In the late ’90s, Ventura’s bar scene was an absolutely thriving place for local and out-of-town musicians. With several area clubs hosting no-cover-charge live music nights, local musicians found themselves attending more than just their own shows. The scene that blossomed from the fertile soil of plentiful pay gigs and good crowds even had out-of-town bands getting in on the act. For a time, Ventura was even a sought-after tour stop.
Then 9/11 happened. That’s not to say terrorists were directly responsible for the mass exodus of music from area bars, but like many things, including the music industry as a whole, the climate turned arid.
Bands began drawing smaller audiences, and clubs were forced to turn to other avenues of entertainment — namely DJs and karaoke — to attract customers. In a short time, bands working the over-21 crowd were forced to go underground to bars like Billy Os, the Red Cove and Sans Souci, who, to their credit, continued booking acts despite dwindling interest. The damage had been done, though. Many acts broke up altogether, and without designated nights to hang and be heard, the community of musicians that had actively supported the scene dispersed.
But just when it seems things can’t get any worse, one of the most popular music venues of the late ’90s, the Bombay Bar and Grill, has launched two steadily growing live music nights and, fittingly, the man with the master plan to reinvigorate the over-21 scene is a veteran of its heyday.
“Diego [Bombay’s bartender and manager] approached me about doing live bands on a Sunday night,” explains Robin Ryder, current drummer of indie faves Le Meu Le Purr and former skin pounder for the likes of Psycho Café, Colyzion, the Ska Daddyz, Pong and several other late ’90s bar favorites. “Knowing how Sundays can be around here,” he says, “I suggested we start with a vinyl spin night. Something casual where anybody who had vinyl records could come and DJ their own set, a night that was more about friends hanging out listening to music, nice and easy to start things off.”
Dubbed “Licorice Pizza,” the night slowly gathered steam and led to another, “Live at Bombay,” a legitimate old-school, no-cover, weekly live band showcase geared toward, but not limited to, local artists.
“Over the years, a lot of bands have come to look at the club as more of a DJ hip-hop type of club and weren’t aware of its history as a great live band venue,” says Ryder. As soon as I started bringing in bands, and members of other bands started hanging out, they got to see what the night was all about. Now it’s really starting to take on the feel of that late ’90s camaraderie that existed at shows [before]. Every Thursday you knew you could come to a free local rock night, have a drink, and there’d be a like-minded supportive and eclectic crowd no matter what type of band was playing.”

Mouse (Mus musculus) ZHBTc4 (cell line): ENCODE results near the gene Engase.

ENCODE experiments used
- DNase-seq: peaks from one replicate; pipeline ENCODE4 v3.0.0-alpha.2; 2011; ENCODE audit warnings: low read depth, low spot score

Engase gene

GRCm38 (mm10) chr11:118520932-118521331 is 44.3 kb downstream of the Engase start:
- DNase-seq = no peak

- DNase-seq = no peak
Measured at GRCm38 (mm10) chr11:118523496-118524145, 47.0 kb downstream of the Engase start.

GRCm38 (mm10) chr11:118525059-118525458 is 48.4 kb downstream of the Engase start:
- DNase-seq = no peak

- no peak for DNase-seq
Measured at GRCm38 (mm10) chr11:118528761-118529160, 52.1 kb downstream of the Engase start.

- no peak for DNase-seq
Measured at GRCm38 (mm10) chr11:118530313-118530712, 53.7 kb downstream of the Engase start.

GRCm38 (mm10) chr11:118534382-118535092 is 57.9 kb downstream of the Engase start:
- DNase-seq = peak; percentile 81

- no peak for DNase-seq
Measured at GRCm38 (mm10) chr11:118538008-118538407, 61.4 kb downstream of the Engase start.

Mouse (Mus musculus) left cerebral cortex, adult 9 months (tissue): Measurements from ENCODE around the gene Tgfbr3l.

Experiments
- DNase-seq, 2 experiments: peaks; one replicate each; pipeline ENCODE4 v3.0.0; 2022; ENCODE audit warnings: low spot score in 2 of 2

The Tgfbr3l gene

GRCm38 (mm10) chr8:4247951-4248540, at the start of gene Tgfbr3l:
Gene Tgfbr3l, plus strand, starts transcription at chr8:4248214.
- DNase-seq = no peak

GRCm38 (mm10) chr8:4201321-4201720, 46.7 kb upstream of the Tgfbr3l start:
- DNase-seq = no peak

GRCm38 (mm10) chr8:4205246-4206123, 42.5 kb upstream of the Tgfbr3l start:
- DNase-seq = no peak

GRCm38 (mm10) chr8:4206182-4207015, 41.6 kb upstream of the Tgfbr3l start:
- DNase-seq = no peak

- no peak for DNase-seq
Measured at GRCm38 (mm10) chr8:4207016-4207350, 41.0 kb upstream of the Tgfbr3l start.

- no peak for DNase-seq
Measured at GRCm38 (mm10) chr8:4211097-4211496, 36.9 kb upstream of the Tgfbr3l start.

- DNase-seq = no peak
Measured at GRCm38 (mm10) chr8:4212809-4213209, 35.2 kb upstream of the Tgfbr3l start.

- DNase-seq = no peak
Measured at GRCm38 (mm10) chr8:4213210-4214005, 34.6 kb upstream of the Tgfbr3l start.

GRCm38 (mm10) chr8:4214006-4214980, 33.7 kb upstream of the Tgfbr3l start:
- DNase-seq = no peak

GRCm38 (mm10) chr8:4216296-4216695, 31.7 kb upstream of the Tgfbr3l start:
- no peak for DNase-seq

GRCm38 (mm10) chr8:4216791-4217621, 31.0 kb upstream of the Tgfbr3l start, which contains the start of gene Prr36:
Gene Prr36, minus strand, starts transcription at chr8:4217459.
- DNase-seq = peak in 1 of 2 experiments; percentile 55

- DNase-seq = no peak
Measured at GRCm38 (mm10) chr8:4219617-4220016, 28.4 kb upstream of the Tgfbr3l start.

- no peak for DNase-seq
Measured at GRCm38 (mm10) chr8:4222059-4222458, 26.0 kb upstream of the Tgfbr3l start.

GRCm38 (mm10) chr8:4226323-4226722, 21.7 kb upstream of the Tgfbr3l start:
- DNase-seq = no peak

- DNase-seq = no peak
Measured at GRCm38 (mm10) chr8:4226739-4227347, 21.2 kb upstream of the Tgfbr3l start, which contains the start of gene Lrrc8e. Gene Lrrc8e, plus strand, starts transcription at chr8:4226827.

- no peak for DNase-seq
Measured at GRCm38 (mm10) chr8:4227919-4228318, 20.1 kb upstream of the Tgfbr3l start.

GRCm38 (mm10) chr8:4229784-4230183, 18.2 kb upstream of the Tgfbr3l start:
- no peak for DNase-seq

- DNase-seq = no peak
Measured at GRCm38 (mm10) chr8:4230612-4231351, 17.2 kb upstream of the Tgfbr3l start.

Eclectic, indeed. Since starting the night, Bombay’s has seen a diverse lineup of artists. From local groove heroes and Battle of the Bands winners Rey Fresco and hardcore staples The Fucking Wrath, to popular side projects like The Calamity, the local rock night is not playing favorites to any genre or city of origin. One night even featured a guest DJ set from Bauhaus’ co-founder Daniel Ash.
Growing in tandem with the diversity of the bills is the size of the crowds. The recent debut of Jeff Hershey and the Heartbeats was easily the biggest crowd for a local weeknight show in recent memory. It’s this type of positive success that can be contagious; and bands, fans, even venues are being infected with the buzz.
Another big player in the ’90s over-21 music boom, Nicholby’s, has opened up its Wednesday nights to host a free live music showcase. Run by Aaron Johnson, Ryder’s band mate in Le Meu Le Purr, Nicholby’s locked down the highly anticipated debut performance of Cheetahsaurus last week, an act formed by several longtime area musicians. Johnson also plans to book several indie touring bands in the next few months.
With Ryder and Johnson being in the same band booking at competitive clubs, the obvious question is, are they flirting with a conflict of interest? Johnson, who also DJs between bands at Bombay’s, says, not at all. What he’s doing at Nicholby’s is mostly centered around out-of-town artists and touring bands that are interested in playing over-21 in Ventura. “I’ll occasionally [book] local bands but I think that’s more of what Robin focuses on,” he explains. “We can also work together. If there is a touring act coming through, we’ve got two nights of the week to offer them, which increases the chances of getting the show.”
So, while the all-ages scene struggles with limited venues in the city of Ventura (the Lab and Rock City Studios are covering it outside Ventura) — especially with Mai’s Cafe closing its big room — and younger audiences continue to favor “Rock Band” the video game over the real thing, the over-21 scene, to everyone’s surprise, may be the necessary catalyst to get the scene back on the map, one drink special at a time.